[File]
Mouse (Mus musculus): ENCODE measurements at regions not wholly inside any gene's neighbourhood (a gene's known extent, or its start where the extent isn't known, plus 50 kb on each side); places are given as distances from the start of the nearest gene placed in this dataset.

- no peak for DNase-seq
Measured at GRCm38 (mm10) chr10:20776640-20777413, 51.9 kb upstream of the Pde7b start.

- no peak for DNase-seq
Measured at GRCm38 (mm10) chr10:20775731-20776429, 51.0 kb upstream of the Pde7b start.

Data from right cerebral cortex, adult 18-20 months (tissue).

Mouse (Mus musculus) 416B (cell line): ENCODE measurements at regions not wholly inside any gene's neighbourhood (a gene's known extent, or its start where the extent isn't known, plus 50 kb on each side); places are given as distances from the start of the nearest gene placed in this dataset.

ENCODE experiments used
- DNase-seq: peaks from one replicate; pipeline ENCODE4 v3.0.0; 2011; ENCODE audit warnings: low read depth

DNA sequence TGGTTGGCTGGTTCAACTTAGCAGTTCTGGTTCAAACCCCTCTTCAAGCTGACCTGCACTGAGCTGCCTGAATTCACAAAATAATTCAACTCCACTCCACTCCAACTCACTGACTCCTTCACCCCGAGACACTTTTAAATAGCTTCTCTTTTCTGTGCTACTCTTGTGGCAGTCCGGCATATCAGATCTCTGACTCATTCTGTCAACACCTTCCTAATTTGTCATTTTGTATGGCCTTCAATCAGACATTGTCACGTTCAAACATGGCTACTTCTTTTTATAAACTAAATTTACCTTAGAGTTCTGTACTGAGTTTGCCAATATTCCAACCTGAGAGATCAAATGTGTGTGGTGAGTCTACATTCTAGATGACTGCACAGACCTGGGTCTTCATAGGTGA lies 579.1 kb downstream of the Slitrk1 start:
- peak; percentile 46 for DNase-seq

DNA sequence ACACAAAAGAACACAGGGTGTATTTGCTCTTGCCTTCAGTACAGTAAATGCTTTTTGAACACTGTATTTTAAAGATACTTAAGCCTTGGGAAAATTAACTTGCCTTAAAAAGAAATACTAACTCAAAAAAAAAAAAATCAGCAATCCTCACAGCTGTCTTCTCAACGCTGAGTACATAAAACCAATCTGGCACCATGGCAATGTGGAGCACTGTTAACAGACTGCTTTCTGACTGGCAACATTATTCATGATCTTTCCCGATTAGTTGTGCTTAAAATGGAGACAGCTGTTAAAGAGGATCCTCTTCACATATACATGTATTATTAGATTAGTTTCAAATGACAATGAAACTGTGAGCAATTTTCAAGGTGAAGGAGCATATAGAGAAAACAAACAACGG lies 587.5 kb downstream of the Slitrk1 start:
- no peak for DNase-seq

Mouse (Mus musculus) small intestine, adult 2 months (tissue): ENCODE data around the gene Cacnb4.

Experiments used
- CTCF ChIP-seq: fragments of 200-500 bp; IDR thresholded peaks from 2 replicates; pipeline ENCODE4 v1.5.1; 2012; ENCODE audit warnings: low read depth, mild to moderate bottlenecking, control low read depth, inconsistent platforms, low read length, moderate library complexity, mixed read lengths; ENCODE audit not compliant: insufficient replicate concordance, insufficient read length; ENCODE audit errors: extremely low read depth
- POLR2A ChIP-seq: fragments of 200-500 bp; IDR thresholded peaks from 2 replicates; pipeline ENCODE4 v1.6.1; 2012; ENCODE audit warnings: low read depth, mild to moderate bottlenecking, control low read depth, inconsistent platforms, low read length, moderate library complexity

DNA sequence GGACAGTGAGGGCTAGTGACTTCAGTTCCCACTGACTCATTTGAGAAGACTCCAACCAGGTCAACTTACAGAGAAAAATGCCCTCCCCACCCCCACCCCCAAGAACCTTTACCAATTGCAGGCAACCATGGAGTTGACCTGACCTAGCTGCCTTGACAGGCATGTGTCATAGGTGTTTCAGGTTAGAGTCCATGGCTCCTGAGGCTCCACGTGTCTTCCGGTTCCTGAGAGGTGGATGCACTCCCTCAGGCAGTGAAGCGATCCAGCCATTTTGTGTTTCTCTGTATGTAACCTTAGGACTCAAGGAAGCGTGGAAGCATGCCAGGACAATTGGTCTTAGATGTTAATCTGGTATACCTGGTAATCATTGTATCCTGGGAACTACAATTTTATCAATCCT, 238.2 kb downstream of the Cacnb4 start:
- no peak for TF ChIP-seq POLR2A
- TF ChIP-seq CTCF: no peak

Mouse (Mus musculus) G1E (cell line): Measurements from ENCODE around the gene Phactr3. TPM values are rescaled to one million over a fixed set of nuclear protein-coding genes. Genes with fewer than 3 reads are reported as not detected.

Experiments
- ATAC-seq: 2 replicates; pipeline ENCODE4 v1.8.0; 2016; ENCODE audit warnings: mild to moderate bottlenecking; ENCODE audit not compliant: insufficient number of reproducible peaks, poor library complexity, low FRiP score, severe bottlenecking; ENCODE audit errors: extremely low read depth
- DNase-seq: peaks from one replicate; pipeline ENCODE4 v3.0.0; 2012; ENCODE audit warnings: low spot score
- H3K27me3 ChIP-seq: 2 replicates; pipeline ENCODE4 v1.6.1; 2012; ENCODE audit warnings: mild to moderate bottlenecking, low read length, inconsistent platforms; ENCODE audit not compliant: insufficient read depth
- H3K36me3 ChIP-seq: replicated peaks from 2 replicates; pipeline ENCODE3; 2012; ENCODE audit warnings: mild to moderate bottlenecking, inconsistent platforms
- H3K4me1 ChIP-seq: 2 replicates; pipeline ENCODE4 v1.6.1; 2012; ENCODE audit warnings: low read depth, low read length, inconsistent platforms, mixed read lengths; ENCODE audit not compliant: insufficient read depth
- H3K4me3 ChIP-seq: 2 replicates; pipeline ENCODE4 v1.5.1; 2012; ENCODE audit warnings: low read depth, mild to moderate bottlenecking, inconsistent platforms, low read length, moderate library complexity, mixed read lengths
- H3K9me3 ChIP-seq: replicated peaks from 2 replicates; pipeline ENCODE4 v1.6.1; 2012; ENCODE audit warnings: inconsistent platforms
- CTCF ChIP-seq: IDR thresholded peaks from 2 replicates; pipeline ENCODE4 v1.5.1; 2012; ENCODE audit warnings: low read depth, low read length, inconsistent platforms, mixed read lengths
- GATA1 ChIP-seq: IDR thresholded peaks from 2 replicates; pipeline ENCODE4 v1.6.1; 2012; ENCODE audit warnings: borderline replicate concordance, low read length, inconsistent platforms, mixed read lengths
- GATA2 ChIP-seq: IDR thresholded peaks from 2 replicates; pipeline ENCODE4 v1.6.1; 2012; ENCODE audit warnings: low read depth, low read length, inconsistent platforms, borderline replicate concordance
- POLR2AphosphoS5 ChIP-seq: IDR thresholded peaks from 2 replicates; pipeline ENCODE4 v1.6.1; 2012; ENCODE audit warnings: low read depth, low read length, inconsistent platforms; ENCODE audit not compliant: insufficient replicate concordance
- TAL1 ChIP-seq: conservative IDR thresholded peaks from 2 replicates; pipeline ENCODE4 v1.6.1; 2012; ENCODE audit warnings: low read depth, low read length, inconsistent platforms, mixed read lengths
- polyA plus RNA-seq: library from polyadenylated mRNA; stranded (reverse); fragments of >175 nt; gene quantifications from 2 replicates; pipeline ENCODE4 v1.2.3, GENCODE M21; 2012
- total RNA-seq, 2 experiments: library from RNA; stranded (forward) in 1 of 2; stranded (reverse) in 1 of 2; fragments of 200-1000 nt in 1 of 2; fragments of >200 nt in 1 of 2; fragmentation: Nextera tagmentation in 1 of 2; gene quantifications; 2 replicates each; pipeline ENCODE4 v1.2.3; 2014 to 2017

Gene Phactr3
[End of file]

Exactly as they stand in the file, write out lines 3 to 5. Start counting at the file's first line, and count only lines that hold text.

Measured at GRCm38 (mm10) chr10:20776640-20777413, 51.9 kb upstream of the Pde7b start.

- no peak for DNase-seq
Measured at GRCm38 (mm10) chr10:20775731-20776429, 51.0 kb upstream of the Pde7b start.